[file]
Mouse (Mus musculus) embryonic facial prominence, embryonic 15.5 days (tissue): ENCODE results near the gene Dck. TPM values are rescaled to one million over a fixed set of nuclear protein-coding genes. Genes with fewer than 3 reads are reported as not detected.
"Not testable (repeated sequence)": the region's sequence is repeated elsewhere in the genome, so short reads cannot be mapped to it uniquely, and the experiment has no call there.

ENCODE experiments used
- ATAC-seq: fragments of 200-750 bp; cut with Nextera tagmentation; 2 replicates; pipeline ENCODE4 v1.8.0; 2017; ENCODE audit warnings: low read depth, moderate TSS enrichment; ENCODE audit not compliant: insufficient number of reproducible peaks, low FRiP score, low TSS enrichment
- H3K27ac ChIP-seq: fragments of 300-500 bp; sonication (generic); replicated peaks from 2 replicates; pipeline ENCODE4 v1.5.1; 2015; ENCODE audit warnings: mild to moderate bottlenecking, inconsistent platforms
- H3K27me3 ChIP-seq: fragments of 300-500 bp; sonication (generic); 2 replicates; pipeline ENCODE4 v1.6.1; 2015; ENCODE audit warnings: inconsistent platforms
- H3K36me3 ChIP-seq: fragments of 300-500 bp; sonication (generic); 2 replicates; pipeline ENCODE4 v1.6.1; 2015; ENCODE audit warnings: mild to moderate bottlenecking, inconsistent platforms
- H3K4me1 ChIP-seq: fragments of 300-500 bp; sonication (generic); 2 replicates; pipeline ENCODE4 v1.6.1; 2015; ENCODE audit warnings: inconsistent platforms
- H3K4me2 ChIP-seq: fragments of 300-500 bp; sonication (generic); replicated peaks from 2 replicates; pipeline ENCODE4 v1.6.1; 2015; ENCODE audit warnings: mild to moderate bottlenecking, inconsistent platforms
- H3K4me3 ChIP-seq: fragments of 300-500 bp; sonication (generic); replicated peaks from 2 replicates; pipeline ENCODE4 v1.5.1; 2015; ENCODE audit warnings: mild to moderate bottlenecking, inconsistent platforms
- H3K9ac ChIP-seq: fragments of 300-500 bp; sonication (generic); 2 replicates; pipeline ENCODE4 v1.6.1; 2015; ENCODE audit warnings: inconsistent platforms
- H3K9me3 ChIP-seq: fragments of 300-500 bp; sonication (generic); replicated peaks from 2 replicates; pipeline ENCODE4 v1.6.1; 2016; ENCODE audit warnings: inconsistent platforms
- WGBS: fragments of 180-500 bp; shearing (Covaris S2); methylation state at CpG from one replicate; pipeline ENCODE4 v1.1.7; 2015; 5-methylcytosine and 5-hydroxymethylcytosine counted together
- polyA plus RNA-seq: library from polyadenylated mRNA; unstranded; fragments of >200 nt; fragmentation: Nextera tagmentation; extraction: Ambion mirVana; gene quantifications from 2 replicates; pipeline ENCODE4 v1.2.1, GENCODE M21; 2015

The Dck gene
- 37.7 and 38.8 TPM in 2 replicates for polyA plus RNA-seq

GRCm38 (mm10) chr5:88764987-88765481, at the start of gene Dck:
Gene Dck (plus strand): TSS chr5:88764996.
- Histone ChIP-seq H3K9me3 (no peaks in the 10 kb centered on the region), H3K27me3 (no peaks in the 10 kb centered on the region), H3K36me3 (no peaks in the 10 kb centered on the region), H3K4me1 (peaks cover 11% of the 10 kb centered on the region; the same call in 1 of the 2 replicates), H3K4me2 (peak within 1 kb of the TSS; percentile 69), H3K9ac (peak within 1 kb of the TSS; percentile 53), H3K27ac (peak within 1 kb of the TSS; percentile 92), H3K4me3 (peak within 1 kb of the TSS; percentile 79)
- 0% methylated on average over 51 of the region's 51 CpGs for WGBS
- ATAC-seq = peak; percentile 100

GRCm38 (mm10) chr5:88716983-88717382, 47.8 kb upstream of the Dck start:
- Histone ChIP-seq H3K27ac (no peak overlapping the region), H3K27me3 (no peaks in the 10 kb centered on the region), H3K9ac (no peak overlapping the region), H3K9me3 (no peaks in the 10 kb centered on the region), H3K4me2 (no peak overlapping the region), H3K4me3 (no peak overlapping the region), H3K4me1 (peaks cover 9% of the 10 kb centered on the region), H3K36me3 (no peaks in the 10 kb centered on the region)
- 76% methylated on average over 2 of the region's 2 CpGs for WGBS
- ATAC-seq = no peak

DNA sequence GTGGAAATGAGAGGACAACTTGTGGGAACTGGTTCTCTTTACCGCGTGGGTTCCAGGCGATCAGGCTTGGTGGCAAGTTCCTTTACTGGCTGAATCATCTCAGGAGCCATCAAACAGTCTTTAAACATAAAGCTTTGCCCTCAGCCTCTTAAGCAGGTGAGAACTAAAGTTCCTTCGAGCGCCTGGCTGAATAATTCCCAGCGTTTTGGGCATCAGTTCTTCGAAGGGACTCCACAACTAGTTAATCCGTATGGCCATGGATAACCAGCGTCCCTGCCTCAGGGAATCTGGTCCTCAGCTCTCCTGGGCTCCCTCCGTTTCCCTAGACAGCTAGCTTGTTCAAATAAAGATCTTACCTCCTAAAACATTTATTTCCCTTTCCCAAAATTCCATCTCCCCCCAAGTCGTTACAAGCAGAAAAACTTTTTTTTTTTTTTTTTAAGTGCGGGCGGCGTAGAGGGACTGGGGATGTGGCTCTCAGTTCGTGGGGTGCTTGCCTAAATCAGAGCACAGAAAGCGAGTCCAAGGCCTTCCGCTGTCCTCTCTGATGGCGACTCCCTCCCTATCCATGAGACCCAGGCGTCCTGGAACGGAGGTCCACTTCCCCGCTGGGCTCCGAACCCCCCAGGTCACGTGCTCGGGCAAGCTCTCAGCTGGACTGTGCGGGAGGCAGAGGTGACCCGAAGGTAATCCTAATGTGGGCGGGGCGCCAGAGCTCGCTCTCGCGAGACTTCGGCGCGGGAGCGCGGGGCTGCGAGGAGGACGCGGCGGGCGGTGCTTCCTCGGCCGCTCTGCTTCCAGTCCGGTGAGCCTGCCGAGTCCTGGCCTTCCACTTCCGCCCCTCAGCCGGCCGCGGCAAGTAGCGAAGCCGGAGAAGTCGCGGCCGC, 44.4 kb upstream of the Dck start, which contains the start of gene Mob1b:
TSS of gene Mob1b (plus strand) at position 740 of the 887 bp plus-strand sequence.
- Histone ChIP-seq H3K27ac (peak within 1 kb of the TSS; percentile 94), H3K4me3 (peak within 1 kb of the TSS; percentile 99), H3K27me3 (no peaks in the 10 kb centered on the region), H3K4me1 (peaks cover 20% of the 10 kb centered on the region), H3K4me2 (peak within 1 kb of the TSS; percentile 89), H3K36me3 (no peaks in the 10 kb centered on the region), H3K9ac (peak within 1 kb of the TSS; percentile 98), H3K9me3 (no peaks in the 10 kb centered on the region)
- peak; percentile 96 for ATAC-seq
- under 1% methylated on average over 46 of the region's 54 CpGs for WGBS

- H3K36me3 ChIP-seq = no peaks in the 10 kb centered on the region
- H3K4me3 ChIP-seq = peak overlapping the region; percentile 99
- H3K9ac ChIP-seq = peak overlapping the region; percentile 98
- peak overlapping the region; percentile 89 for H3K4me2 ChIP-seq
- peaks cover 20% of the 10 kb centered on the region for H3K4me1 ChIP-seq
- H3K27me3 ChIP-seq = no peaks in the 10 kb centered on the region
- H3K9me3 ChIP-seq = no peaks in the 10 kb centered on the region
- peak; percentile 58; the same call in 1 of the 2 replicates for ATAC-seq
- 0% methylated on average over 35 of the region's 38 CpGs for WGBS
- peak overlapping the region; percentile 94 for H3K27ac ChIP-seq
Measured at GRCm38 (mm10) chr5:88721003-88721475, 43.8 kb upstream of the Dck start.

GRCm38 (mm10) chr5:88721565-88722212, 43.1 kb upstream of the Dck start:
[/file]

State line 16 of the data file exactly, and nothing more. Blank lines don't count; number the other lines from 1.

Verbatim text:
- 37.7 and 38.8 TPM in 2 replicates for polyA plus RNA-seq